Success – Your Definition Or Mine?
28th September 2015
We all talk about success and the assumption is that most of us want to be successful. But how do we define success and what exactly does it like?
We often look to those who have achieved financial success as role models, or commercially successful businesses as examples of success.
Should we really be looking outward when it comes to defining success? Could an inward facing approach be more rewarding – defining success on our own terms?
Words: Nneka Orji
The late Maya Angelou, successful author and poet (and much more), once wrote: “Success is liking yourself, liking what you do, and liking how you do it.” Compare this to how Winston Churchill viewed success: “Success is not final, failure is not fatal: it is the courage to continue that counts.” Both Angelou and Churchill were successful in their own right, and while their definitions of success were different, what unites them is that they each chose to define their own success. And the best part? They were both successful based on their definitions.
Surely that is the key to success – to start with our unique definitions of success which apply at an individual level, and then work towards achieving it. We each need to take the time to look inward and ask ourselves what success looks like for us – not for anyone else. When we come to a definition of personal success, we then need the passion, perseverance and resilience to achieve it.
The changing definition of success
How we define success is changing. For decades, financial success has been used as one of the key metrics to define and measure success, but this long-held definition is being challenged. Strayer University’s Success Project Survey, conducted by Ipsos, found that 90% of Americans believed that success is defined by happiness, more so than financial status (only 20%), power and fame.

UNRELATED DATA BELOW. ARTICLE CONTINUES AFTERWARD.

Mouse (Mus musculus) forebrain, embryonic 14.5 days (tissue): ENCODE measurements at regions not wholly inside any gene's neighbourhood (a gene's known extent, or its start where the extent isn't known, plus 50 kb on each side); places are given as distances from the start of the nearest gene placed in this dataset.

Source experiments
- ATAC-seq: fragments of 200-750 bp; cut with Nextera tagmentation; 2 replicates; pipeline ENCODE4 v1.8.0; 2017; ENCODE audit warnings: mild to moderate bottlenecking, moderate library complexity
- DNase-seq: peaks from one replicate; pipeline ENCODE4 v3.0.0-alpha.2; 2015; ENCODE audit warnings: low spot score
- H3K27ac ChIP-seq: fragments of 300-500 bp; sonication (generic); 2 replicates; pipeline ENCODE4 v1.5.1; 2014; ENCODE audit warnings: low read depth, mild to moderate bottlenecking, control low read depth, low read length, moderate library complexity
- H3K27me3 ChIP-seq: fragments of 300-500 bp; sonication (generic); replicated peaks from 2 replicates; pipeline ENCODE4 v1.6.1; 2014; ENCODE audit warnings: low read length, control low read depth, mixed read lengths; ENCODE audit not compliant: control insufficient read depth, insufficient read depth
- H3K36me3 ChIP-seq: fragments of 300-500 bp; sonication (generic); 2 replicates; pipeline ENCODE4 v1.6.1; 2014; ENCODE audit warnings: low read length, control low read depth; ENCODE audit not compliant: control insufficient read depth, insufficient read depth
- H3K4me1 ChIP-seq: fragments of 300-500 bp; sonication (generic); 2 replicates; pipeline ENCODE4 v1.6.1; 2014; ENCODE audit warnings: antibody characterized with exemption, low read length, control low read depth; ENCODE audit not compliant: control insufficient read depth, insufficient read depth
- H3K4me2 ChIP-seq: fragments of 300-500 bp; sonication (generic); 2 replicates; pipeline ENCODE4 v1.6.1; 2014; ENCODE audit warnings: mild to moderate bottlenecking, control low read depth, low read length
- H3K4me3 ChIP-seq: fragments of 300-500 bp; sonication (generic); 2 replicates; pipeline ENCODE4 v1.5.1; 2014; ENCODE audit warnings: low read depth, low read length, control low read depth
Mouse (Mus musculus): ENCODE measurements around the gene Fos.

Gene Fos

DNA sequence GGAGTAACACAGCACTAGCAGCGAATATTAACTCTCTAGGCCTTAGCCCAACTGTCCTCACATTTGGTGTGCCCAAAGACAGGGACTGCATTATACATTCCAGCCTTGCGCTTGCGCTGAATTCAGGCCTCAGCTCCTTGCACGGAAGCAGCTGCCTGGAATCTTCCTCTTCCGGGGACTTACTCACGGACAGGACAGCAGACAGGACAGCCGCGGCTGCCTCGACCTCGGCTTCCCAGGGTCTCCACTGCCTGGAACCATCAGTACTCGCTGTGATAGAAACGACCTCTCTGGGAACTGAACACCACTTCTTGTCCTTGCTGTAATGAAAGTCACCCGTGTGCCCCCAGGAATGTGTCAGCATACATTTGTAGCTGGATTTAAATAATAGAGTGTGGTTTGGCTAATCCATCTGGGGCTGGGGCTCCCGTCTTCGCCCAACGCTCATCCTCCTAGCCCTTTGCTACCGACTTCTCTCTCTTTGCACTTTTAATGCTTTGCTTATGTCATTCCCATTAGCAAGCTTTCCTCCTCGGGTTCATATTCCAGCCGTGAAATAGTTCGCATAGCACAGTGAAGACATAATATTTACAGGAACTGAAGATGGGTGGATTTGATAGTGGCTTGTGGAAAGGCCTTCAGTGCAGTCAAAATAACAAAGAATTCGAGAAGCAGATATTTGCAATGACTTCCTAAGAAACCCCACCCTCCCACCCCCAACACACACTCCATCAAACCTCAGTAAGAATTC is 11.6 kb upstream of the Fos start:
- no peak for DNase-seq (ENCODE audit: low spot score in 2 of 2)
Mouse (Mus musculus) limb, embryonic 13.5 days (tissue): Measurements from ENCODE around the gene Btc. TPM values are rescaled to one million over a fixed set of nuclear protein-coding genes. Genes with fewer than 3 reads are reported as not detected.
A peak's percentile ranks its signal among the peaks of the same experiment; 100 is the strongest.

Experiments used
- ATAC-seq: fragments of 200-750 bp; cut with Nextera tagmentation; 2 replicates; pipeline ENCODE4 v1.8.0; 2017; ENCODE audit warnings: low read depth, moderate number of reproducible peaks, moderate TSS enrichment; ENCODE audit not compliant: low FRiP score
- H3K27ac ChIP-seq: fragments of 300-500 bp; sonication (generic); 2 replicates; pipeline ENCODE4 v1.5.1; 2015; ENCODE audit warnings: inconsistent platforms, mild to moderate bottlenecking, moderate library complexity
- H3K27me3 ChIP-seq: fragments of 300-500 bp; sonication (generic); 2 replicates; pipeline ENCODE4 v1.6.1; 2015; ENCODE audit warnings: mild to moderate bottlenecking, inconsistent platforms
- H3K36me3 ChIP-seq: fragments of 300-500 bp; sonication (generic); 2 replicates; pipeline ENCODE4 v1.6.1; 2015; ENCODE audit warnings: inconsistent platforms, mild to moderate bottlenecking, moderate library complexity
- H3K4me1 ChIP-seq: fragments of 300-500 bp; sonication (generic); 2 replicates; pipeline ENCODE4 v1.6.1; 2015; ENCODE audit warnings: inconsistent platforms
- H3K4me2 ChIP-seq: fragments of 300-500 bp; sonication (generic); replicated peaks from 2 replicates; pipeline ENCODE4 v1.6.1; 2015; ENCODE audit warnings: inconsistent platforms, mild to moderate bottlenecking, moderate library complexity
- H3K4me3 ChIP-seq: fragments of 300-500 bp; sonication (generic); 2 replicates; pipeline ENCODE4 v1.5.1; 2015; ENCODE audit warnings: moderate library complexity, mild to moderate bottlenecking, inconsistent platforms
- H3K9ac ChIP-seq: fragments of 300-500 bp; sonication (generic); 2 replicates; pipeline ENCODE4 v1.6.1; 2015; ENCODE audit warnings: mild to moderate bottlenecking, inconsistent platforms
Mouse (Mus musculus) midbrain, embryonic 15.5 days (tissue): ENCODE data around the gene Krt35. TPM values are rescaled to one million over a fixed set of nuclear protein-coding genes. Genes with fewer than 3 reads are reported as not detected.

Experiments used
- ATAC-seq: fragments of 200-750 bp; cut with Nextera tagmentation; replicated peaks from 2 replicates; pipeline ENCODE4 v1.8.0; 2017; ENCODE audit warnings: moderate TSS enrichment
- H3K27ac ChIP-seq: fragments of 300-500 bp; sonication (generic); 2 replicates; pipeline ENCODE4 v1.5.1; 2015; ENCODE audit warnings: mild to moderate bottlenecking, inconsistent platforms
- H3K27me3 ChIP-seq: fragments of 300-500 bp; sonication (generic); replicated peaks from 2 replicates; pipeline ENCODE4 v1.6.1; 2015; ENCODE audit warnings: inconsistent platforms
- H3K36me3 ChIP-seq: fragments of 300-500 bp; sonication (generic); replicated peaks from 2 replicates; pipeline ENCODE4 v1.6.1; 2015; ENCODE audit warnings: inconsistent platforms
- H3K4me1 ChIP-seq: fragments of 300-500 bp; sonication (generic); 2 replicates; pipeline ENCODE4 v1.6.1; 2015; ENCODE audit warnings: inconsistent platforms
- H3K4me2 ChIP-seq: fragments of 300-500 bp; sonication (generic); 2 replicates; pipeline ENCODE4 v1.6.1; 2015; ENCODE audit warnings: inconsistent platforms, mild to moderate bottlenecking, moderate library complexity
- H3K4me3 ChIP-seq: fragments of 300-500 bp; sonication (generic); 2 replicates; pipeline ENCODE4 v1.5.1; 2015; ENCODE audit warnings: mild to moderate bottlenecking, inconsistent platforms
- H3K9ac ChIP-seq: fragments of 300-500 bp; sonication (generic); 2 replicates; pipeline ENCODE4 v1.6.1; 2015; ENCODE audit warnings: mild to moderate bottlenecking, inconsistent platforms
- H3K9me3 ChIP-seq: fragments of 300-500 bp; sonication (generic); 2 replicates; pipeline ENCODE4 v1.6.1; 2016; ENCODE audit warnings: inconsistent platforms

INSEAD’s Emerging Markets Institute survey found that 40% of 16,637 millennials surveyed want to be managers or leaders. Most ranked spending time with family as their highest priority, alongside “to grow and learn new things”. The survey also highlighted differences in attitudes to some aspects of work-life balance and managerial aspirations across different regions. These results have significant implications for talent management which many organisations continue to grapple with.
Another study by CEB showed that, against the widely held view, millennials don’t in fact want to “organisation hop” but want breadth of experience. 71% of female millennials felt that job satisfaction and enjoyment are more important than status. What does this mean for many organisations that still promote fast track programmes and other progression acceleration initiatives? For most, they are no longer incentives for employees to stay put.
It is clear that the image of success is changing and the metrics we use to measure it are varied; this calls for each one of us to develop our own definition. At the most basic level, defining success is similar to setting yourself a goal. With so many choices, decisions to be made and career paths, it is easy to get distracted and let others’ definitions of success drown ours. Therefore, being clear in your mind about what a positive outcome would look like will provide a strong sense of direction. As Henry Ford said, “[the] whole secret of a successful life is to find out what is one’s destiny to do, and then do it.” The challenge of course is in the first step – defining success.
Step 1: start with your definition of success…